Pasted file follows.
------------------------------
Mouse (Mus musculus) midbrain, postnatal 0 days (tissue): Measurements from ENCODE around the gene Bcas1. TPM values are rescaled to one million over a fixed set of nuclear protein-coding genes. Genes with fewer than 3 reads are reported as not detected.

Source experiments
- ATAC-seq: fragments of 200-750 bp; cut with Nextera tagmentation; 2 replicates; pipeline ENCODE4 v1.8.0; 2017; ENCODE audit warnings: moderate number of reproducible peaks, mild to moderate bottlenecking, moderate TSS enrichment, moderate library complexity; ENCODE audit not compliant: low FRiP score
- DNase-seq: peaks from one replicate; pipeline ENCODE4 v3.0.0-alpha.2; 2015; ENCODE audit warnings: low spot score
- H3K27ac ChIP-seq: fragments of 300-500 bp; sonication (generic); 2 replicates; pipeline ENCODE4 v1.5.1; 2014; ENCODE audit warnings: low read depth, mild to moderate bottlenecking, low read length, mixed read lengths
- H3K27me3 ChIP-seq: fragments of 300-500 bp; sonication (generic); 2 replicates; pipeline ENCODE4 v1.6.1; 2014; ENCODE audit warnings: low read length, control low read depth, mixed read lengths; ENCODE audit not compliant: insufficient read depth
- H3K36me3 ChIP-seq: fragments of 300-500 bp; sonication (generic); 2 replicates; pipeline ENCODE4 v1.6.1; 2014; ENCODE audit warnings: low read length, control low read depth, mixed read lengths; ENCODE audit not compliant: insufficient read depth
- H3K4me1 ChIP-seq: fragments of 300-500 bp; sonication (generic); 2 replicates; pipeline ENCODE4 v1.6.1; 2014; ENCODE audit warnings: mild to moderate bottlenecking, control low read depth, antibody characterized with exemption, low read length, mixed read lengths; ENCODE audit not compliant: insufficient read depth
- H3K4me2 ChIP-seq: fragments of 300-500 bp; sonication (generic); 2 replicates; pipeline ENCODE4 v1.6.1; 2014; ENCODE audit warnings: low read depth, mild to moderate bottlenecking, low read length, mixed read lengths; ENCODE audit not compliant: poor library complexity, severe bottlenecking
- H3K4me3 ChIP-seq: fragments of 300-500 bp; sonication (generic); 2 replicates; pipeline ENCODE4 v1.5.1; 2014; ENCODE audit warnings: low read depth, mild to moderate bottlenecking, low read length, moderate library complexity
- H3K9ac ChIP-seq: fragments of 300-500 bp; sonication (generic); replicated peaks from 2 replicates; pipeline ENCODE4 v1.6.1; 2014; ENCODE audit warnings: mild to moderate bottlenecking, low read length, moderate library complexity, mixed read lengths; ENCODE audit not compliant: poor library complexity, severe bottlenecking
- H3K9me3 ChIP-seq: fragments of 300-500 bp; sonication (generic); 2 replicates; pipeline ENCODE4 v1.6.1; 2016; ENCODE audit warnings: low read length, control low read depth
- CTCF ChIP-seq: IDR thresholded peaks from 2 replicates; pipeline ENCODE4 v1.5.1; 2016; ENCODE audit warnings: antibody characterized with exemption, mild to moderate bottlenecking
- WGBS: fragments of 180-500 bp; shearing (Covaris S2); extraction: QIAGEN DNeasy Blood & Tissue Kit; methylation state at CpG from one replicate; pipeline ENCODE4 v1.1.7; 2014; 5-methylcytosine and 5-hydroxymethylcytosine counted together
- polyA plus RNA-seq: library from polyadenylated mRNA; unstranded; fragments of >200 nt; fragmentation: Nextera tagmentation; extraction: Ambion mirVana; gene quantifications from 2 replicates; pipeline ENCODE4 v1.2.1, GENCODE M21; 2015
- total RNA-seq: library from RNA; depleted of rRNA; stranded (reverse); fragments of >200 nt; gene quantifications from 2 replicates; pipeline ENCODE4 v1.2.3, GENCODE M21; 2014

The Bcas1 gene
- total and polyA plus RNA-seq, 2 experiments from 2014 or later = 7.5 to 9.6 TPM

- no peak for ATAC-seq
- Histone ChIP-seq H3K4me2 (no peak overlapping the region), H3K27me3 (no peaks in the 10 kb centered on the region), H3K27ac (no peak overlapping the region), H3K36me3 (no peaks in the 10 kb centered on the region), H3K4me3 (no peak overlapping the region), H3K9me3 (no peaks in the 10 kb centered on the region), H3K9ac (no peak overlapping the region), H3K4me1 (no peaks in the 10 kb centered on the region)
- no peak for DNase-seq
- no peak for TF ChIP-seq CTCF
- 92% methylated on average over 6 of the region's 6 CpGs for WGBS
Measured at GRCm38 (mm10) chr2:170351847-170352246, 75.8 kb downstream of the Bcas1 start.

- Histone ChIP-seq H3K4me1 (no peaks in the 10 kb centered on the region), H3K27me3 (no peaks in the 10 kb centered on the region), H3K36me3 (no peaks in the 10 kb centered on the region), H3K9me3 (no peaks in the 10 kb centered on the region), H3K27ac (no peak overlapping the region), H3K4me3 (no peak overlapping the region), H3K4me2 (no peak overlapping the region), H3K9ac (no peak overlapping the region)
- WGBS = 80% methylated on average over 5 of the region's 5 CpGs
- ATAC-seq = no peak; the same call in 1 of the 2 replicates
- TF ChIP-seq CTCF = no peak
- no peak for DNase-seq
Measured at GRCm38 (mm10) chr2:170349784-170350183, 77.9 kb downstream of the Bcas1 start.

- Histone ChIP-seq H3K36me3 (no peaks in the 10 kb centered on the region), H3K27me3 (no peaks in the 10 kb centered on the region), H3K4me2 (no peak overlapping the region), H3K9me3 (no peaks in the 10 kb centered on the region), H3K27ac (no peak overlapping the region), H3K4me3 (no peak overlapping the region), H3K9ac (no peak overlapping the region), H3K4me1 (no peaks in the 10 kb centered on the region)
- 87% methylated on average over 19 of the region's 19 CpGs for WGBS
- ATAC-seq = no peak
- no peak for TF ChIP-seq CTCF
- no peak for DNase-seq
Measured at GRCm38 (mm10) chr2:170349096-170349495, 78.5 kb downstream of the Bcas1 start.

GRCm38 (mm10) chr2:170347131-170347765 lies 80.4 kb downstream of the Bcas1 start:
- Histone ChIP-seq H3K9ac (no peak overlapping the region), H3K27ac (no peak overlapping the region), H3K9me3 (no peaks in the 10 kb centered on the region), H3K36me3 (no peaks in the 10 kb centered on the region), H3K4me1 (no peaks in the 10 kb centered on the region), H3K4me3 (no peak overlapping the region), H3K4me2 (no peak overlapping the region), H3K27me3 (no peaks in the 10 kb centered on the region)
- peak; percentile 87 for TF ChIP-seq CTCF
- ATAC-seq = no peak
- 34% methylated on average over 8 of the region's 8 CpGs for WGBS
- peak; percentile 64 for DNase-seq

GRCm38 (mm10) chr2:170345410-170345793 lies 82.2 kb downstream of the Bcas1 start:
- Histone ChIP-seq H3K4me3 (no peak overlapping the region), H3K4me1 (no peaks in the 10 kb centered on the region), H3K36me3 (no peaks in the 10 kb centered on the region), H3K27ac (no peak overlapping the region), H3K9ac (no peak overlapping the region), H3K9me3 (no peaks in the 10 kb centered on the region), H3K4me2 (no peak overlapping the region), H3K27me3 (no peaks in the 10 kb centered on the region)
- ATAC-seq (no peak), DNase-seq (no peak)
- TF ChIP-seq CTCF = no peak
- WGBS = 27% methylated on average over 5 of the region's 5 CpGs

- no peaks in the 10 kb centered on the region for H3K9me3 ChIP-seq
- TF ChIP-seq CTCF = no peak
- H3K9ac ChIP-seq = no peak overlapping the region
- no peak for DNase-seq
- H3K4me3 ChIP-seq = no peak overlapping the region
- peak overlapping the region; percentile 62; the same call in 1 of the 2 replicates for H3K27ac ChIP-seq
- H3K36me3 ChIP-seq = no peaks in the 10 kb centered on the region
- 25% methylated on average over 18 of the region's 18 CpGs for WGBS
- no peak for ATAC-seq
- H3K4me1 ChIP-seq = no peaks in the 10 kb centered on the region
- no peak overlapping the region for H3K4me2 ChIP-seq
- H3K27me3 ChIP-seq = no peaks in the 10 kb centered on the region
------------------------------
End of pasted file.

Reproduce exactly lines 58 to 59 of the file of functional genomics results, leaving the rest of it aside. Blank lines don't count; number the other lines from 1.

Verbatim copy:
- no peak overlapping the region for H3K4me2 ChIP-seq
- H3K27me3 ChIP-seq = no peaks in the 10 kb centered on the region